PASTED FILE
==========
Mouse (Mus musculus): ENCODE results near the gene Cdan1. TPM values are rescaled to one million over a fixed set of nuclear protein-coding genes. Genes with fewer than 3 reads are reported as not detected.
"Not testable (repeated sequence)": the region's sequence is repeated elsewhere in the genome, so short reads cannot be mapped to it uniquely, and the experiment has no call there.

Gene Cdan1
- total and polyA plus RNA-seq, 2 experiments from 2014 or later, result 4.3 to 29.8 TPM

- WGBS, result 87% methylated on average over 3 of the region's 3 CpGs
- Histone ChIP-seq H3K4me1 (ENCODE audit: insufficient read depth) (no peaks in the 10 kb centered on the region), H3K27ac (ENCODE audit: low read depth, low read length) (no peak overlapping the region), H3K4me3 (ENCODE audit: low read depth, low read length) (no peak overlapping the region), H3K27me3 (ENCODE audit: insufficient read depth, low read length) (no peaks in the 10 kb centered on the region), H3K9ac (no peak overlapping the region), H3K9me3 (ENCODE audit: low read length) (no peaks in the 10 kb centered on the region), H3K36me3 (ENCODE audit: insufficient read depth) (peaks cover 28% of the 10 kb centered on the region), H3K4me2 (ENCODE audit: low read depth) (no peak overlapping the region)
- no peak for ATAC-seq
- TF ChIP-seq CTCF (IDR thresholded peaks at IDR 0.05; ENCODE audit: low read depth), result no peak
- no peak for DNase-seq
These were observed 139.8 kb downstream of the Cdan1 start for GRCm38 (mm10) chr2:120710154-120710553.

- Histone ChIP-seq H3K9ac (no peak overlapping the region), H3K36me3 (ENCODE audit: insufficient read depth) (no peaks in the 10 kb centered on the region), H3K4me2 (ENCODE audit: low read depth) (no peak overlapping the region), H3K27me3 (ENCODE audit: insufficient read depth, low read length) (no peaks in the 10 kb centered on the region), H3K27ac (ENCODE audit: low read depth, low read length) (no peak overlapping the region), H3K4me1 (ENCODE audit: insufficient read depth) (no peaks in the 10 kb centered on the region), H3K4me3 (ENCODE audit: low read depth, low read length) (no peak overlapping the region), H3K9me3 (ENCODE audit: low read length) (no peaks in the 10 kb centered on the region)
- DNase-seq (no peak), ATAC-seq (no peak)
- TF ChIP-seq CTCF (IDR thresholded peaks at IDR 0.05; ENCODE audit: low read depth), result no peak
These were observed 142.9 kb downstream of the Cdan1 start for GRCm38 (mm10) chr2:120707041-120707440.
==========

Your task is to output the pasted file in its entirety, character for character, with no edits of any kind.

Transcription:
Mouse (Mus musculus): ENCODE results near the gene Cdan1. TPM values are rescaled to one million over a fixed set of nuclear protein-coding genes. Genes with fewer than 3 reads are reported as not detected.
"Not testable (repeated sequence)": the region's sequence is repeated elsewhere in the genome, so short reads cannot be mapped to it uniquely, and the experiment has no call there.

Gene Cdan1
- total and polyA plus RNA-seq, 2 experiments from 2014 or later, result 4.3 to 29.8 TPM

- WGBS, result 87% methylated on average over 3 of the region's 3 CpGs
- Histone ChIP-seq H3K4me1 (ENCODE audit: insufficient read depth) (no peaks in the 10 kb centered on the region), H3K27ac (ENCODE audit: low read depth, low read length) (no peak overlapping the region), H3K4me3 (ENCODE audit: low read depth, low read length) (no peak overlapping the region), H3K27me3 (ENCODE audit: insufficient read depth, low read length) (no peaks in the 10 kb centered on the region), H3K9ac (no peak overlapping the region), H3K9me3 (ENCODE audit: low read length) (no peaks in the 10 kb centered on the region), H3K36me3 (ENCODE audit: insufficient read depth) (peaks cover 28% of the 10 kb centered on the region), H3K4me2 (ENCODE audit: low read depth) (no peak overlapping the region)
- no peak for ATAC-seq
- TF ChIP-seq CTCF (IDR thresholded peaks at IDR 0.05; ENCODE audit: low read depth), result no peak
- no peak for DNase-seq
These were observed 139.8 kb downstream of the Cdan1 start for GRCm38 (mm10) chr2:120710154-120710553.

- Histone ChIP-seq H3K9ac (no peak overlapping the region), H3K36me3 (ENCODE audit: insufficient read depth) (no peaks in the 10 kb centered on the region), H3K4me2 (ENCODE audit: low read depth) (no peak overlapping the region), H3K27me3 (ENCODE audit: insufficient read depth, low read length) (no peaks in the 10 kb centered on the region), H3K27ac (ENCODE audit: low read depth, low read length) (no peak overlapping the region), H3K4me1 (ENCODE audit: insufficient read depth) (no peaks in the 10 kb centered on the region), H3K4me3 (ENCODE audit: low read depth, low read length) (no peak overlapping the region), H3K9me3 (ENCODE audit: low read length) (no peaks in the 10 kb centered on the region)
- DNase-seq (no peak), ATAC-seq (no peak)
- TF ChIP-seq CTCF (IDR thresholded peaks at IDR 0.05; ENCODE audit: low read depth), result no peak
These were observed 142.9 kb downstream of the Cdan1 start for GRCm38 (mm10) chr2:120707041-120707440.